Conor Oberst means many different things to many people: indie hero, sensitive yarn spinner, political punk. Upon entering his room at Manhattan’s Ace Hotel this past December, a handful of photographers snapping a few last-minute portraits, I reduce him to one thing: a guy who doesn’t make his bed. Here it’s worth noting that over the years, Oberst, now 30, has morphed into many musical things: first as an outspoken, dewey-eyed teenager with Bright Eyes, to alt-country Townes Van Zandt heir apparent, to solo artist brimming with confidence. He’s been compared to Dylan. He’s been heralded as the voice of a new, alienated, middle-America youth. But never has he been considered a … slob.
As the photographers leave, Oberst sits down, ready to talk The People’s Key, Bright Eyes’ first full-length album in four years. And while it was the impetus for our conversation, there were thoughtful detours aplenty, as is often Oberst’s way. In his maturation, Oberst still remains all at once passionate and shy. And that’s probably more refreshing to know than any morning ritual.
Straightaway, there’s rumors that The People’s Key could be the last Bright Eyes record. Is this group retiring?
We’re not really sure. Never say never is my position on all the bands I’ve played with. There might come a time or place when it feels right to do it again. I don’t see us doing anything in the foreseeable future after this. We have pretty separate lives at this point. It was necessary for me to step away after the last record and make a record with different people. [With] the Mystic Valley Band, the biggest difference is it’s such a live band. I start playing a song in a room and everyone starts playing along; it’s very organic, where Bright Eyes has been basically a studio project. We built the songs in the studio, and then we form a band and tour it.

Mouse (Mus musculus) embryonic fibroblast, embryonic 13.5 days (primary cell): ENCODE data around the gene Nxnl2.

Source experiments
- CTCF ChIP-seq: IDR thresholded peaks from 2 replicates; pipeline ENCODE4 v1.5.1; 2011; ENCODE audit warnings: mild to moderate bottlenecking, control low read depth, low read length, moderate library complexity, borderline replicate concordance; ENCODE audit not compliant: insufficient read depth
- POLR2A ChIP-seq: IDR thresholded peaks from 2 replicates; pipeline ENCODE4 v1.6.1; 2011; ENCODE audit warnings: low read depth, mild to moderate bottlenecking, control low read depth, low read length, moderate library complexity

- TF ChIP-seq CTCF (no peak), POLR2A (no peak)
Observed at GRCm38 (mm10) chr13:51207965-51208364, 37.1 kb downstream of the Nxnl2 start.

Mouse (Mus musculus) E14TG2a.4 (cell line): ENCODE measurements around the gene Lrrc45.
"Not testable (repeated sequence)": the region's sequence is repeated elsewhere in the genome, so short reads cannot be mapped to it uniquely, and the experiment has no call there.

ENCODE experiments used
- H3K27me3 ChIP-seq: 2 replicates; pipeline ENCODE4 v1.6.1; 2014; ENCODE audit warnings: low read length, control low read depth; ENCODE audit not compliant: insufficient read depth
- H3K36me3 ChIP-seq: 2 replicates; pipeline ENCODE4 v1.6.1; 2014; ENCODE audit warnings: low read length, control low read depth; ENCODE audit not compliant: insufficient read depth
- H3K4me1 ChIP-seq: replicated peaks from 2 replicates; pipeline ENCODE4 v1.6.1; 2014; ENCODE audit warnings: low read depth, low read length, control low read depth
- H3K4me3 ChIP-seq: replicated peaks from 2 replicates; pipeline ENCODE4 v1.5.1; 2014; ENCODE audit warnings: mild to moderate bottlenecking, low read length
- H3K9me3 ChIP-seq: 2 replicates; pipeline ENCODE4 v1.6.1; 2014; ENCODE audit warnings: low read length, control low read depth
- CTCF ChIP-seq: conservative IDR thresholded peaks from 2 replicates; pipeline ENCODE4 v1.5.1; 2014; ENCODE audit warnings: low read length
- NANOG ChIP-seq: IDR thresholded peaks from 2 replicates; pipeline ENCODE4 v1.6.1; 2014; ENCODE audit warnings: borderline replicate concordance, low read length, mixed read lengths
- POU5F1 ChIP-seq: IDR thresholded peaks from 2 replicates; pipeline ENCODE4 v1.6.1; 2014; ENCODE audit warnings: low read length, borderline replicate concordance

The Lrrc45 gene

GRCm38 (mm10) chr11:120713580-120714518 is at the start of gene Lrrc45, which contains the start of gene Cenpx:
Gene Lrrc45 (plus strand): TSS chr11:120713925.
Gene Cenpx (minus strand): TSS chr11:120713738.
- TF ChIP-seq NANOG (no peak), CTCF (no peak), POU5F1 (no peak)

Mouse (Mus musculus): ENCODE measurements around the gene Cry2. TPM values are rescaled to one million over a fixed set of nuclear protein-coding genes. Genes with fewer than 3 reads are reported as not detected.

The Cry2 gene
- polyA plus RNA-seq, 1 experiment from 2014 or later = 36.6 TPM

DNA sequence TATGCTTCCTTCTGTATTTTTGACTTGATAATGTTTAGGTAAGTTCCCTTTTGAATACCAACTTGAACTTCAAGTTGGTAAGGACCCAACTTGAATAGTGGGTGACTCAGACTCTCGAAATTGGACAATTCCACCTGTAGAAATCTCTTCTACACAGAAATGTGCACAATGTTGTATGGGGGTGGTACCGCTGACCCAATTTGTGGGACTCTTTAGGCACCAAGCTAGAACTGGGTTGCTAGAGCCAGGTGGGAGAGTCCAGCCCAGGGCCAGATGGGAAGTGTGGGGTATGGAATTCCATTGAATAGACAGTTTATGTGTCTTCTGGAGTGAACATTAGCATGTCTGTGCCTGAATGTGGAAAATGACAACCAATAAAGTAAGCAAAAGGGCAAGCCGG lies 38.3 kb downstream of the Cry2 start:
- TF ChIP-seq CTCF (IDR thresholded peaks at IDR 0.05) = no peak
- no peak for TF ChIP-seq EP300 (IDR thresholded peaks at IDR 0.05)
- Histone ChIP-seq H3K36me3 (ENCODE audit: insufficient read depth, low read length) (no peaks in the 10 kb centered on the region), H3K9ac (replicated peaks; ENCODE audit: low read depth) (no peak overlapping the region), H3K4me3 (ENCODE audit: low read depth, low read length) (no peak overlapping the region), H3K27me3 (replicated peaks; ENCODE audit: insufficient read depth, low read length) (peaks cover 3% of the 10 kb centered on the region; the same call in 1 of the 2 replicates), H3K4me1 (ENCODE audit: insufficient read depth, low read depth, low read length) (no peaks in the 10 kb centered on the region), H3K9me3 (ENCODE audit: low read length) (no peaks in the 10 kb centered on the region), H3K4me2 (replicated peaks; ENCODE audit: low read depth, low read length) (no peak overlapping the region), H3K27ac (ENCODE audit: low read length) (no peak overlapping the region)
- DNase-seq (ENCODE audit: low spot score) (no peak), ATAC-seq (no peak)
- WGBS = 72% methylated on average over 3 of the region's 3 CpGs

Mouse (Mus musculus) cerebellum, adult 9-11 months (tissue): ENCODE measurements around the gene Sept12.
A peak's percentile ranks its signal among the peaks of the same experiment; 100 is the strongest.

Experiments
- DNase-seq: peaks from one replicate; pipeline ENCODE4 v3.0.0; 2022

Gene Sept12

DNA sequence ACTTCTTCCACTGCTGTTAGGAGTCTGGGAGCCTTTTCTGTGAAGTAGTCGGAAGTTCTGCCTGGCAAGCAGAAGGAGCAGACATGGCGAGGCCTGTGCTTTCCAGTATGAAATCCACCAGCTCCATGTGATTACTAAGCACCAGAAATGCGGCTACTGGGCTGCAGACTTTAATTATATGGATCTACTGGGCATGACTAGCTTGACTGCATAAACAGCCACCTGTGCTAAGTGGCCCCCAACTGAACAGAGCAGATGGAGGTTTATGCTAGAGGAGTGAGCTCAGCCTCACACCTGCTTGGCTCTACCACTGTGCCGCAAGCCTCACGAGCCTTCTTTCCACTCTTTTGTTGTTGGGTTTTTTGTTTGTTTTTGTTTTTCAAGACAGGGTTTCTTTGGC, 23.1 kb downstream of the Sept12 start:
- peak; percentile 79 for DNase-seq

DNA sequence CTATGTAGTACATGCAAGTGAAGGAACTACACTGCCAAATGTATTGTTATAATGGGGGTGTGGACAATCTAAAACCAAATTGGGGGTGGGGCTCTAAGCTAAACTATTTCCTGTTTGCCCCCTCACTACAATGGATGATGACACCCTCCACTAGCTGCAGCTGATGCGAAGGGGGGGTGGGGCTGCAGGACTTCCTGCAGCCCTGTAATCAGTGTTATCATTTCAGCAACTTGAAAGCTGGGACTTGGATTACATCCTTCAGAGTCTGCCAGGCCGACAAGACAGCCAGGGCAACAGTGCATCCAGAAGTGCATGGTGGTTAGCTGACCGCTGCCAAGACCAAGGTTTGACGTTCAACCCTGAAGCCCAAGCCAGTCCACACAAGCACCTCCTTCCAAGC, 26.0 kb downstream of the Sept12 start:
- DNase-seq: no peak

After Fevers and Mirrors came out, there were certain people that said you were the voice of a new generation of youth. How did you interpret it?
It’s a unique situation to be at a certain age, making music, or be the same age as the kids listening to it. I think why there was a fierce connection with some type of kid, was because it really was a firsthand experience, you know? It was an approximation of feelings — it was exactly those feelings. That’s unusual in that it doesn’t happen all the time. Obviously, there are kids in every town making music but maybe it was just the way it all worked out — I was able to get to more kids around the country.
Was it weird to see it play out that way?
We were fortunate to have, amongst our friends and in our town [of Omaha], a rare, fortunate situation that had somebody like Mike Mogis, who had some degree of expertise with recording, and other friends that had organizational skills where we could get a label going and a big community of people playing music that inspired us in writing songs. I just think it was the perfect storm for getting the music out there.
Looking back at that early work when you were a teenager, do you ever get those moments where you’re like, “Oh my God, I can’t believe I put that in a song.”
Oh, yeah [laughs]. I guess it’s a blessing and curse of my life or career because of the internet, it’s all so fully documented. You can download the cassette album I made when I was 13 years old. That is unfortunate for me. For everyone, actually. In one sense, I have nothing to hide; it’s like you can basically translate what I was into, how I changed, what I’m into now. And in that sense, there’s a lot of freedom. A lot of people try to reinvent themselves and dissociate themselves from a type of person they were or a type of music they made. Of course, there are things I’d do differently from a creative standpoint but at the same time, it’s all been trial and error. But it’s interesting: sometimes I’ll feel an affinity for an old song, more than the recording of the song. A lot of it has to do with the sound of my voice at the time but the song itself, I stand behind. But hearing the recording makes me cringe. So to play some old songs now, it’s sort of a redemption for the song.
Do you consider The People’s Key to be a continuation of what you’ve always done with Bright Eyes?